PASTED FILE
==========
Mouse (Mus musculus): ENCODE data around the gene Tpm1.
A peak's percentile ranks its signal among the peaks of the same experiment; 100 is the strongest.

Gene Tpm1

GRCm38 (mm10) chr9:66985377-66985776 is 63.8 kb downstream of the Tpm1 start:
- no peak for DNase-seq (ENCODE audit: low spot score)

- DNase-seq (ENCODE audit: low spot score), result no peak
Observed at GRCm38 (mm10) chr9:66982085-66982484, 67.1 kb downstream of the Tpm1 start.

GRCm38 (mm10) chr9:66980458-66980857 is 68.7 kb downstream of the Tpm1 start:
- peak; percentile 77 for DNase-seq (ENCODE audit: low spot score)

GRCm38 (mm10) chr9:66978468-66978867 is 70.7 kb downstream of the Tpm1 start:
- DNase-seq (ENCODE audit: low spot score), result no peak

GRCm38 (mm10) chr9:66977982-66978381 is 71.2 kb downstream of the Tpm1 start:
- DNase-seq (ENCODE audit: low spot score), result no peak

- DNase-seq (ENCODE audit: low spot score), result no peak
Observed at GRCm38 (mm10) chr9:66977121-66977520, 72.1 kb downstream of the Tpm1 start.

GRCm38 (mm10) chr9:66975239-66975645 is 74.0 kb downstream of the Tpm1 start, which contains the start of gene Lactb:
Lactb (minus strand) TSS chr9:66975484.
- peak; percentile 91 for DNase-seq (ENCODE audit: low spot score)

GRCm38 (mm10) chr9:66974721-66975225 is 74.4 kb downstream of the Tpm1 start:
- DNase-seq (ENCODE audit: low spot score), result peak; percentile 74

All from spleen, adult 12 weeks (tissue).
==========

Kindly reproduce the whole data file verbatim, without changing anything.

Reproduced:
Mouse (Mus musculus): ENCODE data around the gene Tpm1.
A peak's percentile ranks its signal among the peaks of the same experiment; 100 is the strongest.

Gene Tpm1

GRCm38 (mm10) chr9:66985377-66985776 is 63.8 kb downstream of the Tpm1 start:
- no peak for DNase-seq (ENCODE audit: low spot score)

- DNase-seq (ENCODE audit: low spot score), result no peak
Observed at GRCm38 (mm10) chr9:66982085-66982484, 67.1 kb downstream of the Tpm1 start.

GRCm38 (mm10) chr9:66980458-66980857 is 68.7 kb downstream of the Tpm1 start:
- peak; percentile 77 for DNase-seq (ENCODE audit: low spot score)

GRCm38 (mm10) chr9:66978468-66978867 is 70.7 kb downstream of the Tpm1 start:
- DNase-seq (ENCODE audit: low spot score), result no peak

GRCm38 (mm10) chr9:66977982-66978381 is 71.2 kb downstream of the Tpm1 start:
- DNase-seq (ENCODE audit: low spot score), result no peak

- DNase-seq (ENCODE audit: low spot score), result no peak
Observed at GRCm38 (mm10) chr9:66977121-66977520, 72.1 kb downstream of the Tpm1 start.

GRCm38 (mm10) chr9:66975239-66975645 is 74.0 kb downstream of the Tpm1 start, which contains the start of gene Lactb:
Lactb (minus strand) TSS chr9:66975484.
- peak; percentile 91 for DNase-seq (ENCODE audit: low spot score)

GRCm38 (mm10) chr9:66974721-66975225 is 74.4 kb downstream of the Tpm1 start:
- DNase-seq (ENCODE audit: low spot score), result peak; percentile 74

All from spleen, adult 12 weeks (tissue).